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Monogram - RMX3 - 1/72 BFC2 Goshawk 1930s USN Fighter/Bomber

Monogram - RMX3 - 1/72 BFC2 Goshawk 1930s USN Fighter/Bomber


The Curtiss “Hawk” biplane fighter series originated in about 1924 when the first  XPW-8B was tested by the Army. This was a development of previous Curtiss racing planes.  The Navy showed interest, and the first Navy “Hawk”, the F6C-1, appeared in 1925, powered by a 400 hp. Curtiss D-12 liquid cooled engine.  Different combinations of fuselage, wing, and engine were tried over the years, and in 1932, the XF11C-2 appeared, powered by a 700 hp. Wright R-1820E
“cyclone” radial engine.
  The prototype had originally been built as a company demonstrator,

and the Navy immediately ordered 28 production models, all of which went to VF-1B aboard the USS Saratoga. About a year later, these planes were rebuilt with different rear fuselages, and partial sliding canopies, and these were redesignated BFC-2 to denote their role as fighter-bombers.  In fact, these airplanes remained in service for some time with various squadrons, and it was this aircraft that served as the prototype for the Navy dive bomber.  They were so impressive that when they were observed by Ernst Udet during the 1933  Cleveland National Air Races, two were bought for the Luftwaffe, and these sold Luftwaffe planners on the idea of the dive bomber, and eventually resulted in the development of the Stuka. There was also an XF11C-1, which was actually a later airplane than the dash 2.  It had a twin row Wright SR-1510 engine and three bladed prop.  Some of its features later were used on the F11C-2.  Check photos for specific details.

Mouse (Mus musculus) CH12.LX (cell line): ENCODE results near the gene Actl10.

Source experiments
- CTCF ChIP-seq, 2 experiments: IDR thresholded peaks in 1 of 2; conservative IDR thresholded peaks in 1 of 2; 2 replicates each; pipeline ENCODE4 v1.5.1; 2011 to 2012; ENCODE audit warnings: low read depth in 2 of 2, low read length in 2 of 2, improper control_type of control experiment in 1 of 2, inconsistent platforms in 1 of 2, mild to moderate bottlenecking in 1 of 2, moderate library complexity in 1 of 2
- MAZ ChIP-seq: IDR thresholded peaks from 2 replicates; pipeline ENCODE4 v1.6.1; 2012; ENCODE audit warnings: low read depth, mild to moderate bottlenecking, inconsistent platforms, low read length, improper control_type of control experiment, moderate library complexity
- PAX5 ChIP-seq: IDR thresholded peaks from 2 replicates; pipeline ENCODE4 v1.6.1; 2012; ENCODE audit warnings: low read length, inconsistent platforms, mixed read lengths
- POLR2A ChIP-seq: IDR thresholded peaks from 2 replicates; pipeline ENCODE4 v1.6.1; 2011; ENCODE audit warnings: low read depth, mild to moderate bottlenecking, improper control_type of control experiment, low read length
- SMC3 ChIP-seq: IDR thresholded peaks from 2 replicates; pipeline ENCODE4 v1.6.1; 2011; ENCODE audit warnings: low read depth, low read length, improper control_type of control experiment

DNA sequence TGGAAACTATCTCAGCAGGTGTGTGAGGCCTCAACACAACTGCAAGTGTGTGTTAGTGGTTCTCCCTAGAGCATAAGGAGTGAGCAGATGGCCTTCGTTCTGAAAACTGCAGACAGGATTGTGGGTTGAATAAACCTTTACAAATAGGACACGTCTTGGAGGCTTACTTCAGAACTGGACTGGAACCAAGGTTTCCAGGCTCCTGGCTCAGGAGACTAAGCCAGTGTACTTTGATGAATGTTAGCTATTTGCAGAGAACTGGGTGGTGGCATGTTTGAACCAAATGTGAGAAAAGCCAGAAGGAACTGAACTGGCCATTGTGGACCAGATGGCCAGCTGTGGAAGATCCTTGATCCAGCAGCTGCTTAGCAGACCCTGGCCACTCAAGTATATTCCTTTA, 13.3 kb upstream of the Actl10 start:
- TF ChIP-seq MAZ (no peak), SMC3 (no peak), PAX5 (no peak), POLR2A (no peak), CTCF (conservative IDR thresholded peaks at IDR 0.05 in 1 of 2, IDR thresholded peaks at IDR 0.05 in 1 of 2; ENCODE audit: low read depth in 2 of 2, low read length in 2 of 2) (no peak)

The F11C-2 remained a classic fighter, and was very popular during the thirties.  None survives today, although a BFC-2 is on display in the Naval Aviation Museum in Pensacola.  I don’t know if this is a replica or the real thing, but it is certainly very convincing.  I’ve even seen a Stearman modified to make an F11C-2 lookalike.


The Curtiss Hawk II, as the commercial version was named,  was exported to quite a few countries over the years, including Bolivia, Chile, China, Colombia, Cuba, Germany, Norway, Siam, and Turkey. These different from the Navy version in tailwheel/skid installation, rudder form (no cutout), fuel tanks (some had flush fitting tanks similar to the Curtiss P-6E), and landing gear, which usually involved smaller low pressure tires in wheel pants similar to those on the Curtiss P-6E, except that the wheels were exposed, and not completely enclosed as on the P-6E.  Incidentally, if you are doing a Hawk II  conversion, the wheel pants from the Monogram P-6E are a good start in making wheel pants for the Hawk II. If you want to do any number of these airplanes, it wouldn’t hurt to stock up on F11C-2 and P-6E kits, as they are quite reasonably priced.

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